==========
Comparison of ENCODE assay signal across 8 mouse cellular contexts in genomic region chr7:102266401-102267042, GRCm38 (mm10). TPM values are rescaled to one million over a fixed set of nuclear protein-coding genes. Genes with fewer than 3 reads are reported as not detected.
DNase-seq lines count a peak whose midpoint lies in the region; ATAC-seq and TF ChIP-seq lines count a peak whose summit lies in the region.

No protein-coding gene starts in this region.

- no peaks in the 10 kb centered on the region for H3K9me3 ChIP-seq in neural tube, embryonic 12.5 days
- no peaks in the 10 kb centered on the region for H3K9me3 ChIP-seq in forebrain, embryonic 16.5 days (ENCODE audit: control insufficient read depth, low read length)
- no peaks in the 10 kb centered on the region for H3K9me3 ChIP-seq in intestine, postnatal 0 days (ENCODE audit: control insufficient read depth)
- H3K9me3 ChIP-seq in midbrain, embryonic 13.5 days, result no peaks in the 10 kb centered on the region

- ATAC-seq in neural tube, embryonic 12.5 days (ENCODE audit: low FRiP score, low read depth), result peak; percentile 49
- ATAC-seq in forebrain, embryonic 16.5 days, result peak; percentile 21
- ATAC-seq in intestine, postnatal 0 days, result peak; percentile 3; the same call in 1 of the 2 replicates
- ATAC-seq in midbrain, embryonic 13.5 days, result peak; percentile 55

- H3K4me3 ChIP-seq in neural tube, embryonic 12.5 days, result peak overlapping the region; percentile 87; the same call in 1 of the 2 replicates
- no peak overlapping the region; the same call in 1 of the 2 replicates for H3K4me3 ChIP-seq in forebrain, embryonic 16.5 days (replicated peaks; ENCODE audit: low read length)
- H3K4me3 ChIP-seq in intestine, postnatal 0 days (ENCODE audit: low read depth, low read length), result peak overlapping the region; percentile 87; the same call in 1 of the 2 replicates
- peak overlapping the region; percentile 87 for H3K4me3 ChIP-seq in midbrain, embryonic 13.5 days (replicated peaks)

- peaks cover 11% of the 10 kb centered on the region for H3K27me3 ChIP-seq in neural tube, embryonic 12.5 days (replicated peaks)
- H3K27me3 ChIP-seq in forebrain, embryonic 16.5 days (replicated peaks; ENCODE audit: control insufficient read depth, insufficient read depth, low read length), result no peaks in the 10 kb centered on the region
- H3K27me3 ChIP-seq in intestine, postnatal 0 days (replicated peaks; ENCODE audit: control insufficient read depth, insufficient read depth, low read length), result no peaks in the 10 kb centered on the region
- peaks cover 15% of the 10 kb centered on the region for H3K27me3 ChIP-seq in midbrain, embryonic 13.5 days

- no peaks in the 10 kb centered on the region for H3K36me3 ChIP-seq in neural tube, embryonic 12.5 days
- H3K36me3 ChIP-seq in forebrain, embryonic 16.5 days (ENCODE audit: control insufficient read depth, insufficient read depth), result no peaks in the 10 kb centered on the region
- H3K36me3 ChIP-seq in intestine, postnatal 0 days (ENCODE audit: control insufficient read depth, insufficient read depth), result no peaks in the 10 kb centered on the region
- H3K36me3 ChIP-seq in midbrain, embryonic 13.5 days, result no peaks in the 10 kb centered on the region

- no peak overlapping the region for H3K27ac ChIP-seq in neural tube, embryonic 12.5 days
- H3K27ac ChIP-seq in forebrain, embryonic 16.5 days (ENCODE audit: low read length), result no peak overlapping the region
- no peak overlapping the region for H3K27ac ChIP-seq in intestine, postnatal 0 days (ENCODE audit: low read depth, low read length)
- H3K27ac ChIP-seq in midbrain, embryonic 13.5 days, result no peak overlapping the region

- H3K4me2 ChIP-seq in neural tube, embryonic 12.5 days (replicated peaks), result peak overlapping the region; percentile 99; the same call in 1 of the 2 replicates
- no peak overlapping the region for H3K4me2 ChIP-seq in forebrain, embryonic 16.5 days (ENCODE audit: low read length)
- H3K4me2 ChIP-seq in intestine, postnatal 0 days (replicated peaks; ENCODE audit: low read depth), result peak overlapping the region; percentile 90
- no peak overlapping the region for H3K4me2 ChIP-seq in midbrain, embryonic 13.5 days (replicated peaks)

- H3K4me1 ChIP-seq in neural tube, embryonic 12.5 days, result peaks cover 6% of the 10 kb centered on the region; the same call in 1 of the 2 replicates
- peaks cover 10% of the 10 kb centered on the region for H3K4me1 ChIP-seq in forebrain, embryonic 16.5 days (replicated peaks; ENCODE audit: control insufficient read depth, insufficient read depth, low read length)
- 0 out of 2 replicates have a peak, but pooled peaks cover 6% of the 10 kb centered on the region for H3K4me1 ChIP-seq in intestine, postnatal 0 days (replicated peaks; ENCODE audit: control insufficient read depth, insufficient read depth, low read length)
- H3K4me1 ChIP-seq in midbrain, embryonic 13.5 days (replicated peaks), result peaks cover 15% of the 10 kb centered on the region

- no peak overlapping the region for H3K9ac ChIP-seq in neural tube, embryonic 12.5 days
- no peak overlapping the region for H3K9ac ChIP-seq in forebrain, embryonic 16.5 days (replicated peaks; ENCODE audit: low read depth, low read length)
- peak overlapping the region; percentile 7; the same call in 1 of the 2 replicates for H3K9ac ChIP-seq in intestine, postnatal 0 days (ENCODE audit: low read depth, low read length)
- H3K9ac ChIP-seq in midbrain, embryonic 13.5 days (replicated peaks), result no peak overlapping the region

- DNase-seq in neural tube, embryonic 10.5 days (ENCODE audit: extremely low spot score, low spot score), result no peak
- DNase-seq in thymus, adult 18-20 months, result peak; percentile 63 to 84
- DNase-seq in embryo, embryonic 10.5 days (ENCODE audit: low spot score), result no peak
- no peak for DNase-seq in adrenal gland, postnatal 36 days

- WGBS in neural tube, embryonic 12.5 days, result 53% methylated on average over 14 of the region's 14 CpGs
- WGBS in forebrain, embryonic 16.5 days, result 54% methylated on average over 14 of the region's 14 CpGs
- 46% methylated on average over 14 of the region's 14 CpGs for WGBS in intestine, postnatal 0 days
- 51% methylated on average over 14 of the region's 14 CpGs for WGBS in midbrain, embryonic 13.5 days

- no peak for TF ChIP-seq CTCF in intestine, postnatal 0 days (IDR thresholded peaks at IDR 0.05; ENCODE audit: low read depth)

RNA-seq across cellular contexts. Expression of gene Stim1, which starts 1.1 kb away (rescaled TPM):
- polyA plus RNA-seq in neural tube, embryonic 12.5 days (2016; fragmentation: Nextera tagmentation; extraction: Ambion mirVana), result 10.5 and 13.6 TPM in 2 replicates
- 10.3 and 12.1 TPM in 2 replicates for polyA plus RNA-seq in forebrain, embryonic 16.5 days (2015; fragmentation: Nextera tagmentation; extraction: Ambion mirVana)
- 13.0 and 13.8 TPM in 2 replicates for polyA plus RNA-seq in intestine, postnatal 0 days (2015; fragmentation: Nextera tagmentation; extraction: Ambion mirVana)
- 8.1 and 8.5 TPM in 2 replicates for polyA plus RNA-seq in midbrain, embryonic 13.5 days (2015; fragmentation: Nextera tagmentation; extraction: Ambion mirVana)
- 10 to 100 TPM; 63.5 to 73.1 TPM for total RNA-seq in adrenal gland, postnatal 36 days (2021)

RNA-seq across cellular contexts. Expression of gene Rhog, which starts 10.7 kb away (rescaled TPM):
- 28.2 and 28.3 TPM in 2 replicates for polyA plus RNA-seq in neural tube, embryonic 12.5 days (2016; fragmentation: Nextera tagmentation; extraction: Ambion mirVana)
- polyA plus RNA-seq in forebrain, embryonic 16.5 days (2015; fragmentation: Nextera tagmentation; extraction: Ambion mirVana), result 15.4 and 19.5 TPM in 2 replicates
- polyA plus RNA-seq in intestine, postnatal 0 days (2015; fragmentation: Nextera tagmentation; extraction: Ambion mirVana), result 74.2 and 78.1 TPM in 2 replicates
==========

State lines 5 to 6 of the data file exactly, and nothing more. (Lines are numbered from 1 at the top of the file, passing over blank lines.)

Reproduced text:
- no peaks in the 10 kb centered on the region for H3K9me3 ChIP-seq in forebrain, embryonic 16.5 days (ENCODE audit: control insufficient read depth, low read length)
- no peaks in the 10 kb centered on the region for H3K9me3 ChIP-seq in intestine, postnatal 0 days (ENCODE audit: control insufficient read depth)